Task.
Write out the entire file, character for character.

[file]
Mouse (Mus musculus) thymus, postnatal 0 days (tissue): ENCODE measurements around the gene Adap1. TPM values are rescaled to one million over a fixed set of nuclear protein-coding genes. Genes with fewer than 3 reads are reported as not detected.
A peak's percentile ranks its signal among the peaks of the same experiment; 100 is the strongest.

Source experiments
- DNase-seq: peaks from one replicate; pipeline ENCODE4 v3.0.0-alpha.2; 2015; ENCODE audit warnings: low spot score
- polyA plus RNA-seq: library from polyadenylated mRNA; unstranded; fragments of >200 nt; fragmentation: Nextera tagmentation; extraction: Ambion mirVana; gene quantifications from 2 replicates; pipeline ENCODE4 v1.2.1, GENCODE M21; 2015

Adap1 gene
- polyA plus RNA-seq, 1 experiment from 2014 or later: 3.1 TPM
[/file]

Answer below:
Mouse (Mus musculus) thymus, postnatal 0 days (tissue): ENCODE measurements around the gene Adap1. TPM values are rescaled to one million over a fixed set of nuclear protein-coding genes. Genes with fewer than 3 reads are reported as not detected.
A peak's percentile ranks its signal among the peaks of the same experiment; 100 is the strongest.

Source experiments
- DNase-seq: peaks from one replicate; pipeline ENCODE4 v3.0.0-alpha.2; 2015; ENCODE audit warnings: low spot score
- polyA plus RNA-seq: library from polyadenylated mRNA; unstranded; fragments of >200 nt; fragmentation: Nextera tagmentation; extraction: Ambion mirVana; gene quantifications from 2 replicates; pipeline ENCODE4 v1.2.1, GENCODE M21; 2015

Adap1 gene
- polyA plus RNA-seq, 1 experiment from 2014 or later: 3.1 TPM